Uber acquires JUMP to break into bike sharing

It's a big day for Uber, as a new acquisition will see it branch out from the ride sharing service that made it a popular name. Uber revealed today its plan to purchase JUMP, a bike sharing company that's currently operating in San Francisco and Washington DC. Those who have been following the development of Uber's service for a while now probably won't find this acquisition as much of a shock, as Uber has been working with JUMP for a few months now to integrate a biking option in its app.

JUMP, for those of you who are unfamiliar, is a company that's been making a name for itself by doing bike sharing a little differently. Instead of relying on special bike racks, JUMP bikes – which are bright red and feature an electric motor for pedal assist – can be dropped off and locked up anywhere. Outfitted with a GPS and a u-bar lock that can be unlocked with a smartphone, the dockless design of JUMP bikes can offer a little more flexibility to riders.

Currently, JUMP is the only dockless bike sharing company that's permitted to operate in San Francisco, and for the moment that operation is relatively small in scale. There are only 250 JUMP bikes available in San Francisco, though that number will double by the time September rolls around. JUMP has a presence in other areas of the world as well, with a fleet totaling 12,000 dockless bikes in 40 cities across 6 countries.

With Uber's backing, we can probably expect to see JUMP bikes sprout up in other US cities quickly. Transit sharing is a business that seems to be on the precipice of exploding, and there are a lot of players hoping to pull ahead of the pack when it does. The bike sharing market in particular is seemingly becoming a crowded one, so with the capital of Uber backing it up, JUMP significantly improves its chances of becoming a giant in the space.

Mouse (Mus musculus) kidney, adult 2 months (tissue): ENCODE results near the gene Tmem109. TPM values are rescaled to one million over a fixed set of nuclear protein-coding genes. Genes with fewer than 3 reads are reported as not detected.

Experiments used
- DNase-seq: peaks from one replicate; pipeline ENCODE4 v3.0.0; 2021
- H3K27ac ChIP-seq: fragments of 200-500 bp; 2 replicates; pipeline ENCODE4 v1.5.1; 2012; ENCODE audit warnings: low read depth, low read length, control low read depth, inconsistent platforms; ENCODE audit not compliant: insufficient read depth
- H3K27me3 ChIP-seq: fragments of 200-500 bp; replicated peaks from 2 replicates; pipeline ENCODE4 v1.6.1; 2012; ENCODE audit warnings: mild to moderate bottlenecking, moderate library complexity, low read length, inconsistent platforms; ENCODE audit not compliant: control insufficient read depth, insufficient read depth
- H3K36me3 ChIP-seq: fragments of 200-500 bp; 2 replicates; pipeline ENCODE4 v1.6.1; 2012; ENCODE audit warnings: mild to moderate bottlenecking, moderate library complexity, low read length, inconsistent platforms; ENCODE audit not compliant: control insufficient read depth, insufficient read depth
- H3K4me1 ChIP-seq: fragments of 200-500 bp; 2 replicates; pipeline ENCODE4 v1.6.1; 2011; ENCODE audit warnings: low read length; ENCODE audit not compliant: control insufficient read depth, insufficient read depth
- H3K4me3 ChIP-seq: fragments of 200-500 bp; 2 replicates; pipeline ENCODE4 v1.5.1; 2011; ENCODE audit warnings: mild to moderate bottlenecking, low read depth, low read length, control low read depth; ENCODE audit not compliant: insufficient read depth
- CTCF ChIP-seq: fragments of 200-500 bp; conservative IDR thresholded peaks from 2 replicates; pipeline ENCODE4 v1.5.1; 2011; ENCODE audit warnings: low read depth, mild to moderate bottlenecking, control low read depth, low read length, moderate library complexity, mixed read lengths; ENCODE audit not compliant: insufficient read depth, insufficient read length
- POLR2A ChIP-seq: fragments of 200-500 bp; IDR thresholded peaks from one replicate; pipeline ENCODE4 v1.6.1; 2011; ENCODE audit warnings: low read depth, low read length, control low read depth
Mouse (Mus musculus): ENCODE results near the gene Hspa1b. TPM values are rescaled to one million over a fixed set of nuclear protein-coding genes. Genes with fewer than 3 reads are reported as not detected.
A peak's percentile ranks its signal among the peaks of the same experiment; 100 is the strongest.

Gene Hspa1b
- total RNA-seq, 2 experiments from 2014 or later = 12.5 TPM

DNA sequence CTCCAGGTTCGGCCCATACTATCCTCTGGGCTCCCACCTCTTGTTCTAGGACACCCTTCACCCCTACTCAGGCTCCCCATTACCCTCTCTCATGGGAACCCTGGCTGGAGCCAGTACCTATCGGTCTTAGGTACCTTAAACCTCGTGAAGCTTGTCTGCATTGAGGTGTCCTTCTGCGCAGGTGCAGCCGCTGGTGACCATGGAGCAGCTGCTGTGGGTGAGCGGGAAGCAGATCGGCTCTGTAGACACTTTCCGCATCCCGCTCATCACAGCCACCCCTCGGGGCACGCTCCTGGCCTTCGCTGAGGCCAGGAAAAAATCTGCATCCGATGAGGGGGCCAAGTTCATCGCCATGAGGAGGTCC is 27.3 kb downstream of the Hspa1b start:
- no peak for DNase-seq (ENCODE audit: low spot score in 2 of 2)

Of course, Uber isn't buying JUMP just so it can make some money from bike rentals on the side. Uber eventually wants it app to offer multi-modal transportation options, recognizing that there are times when it's inconvenient or unaffordable to a hail an Uber driver. By sweeping up JUMP, Uber adds a bike sharing company with 10 years of experience to its portfolio and can begin adding bike sharing options to its app alongside its more familiar ride sharing offers.

In a blog post today, JUMP CEO Ryan Rzepecki said that his company will "continue to operate in a way that remains true to our roots and we will remain good partners to cities while deliver excellent service to our riders." In other words, he expects very little deviation from the direction JUMP was already heading in, though with Uber at the helm, we'll probably see Rzepecki's goals realized sooner.

Terms of the acquisition weren't disclosed, and Uber expects the deal to close within the next few weeks. After that, it'll be only a matter of time before we hear of Uber bringing JUMP bikes to new cities around the world, so we'll keep an eye out for those announcements. Stay tuned.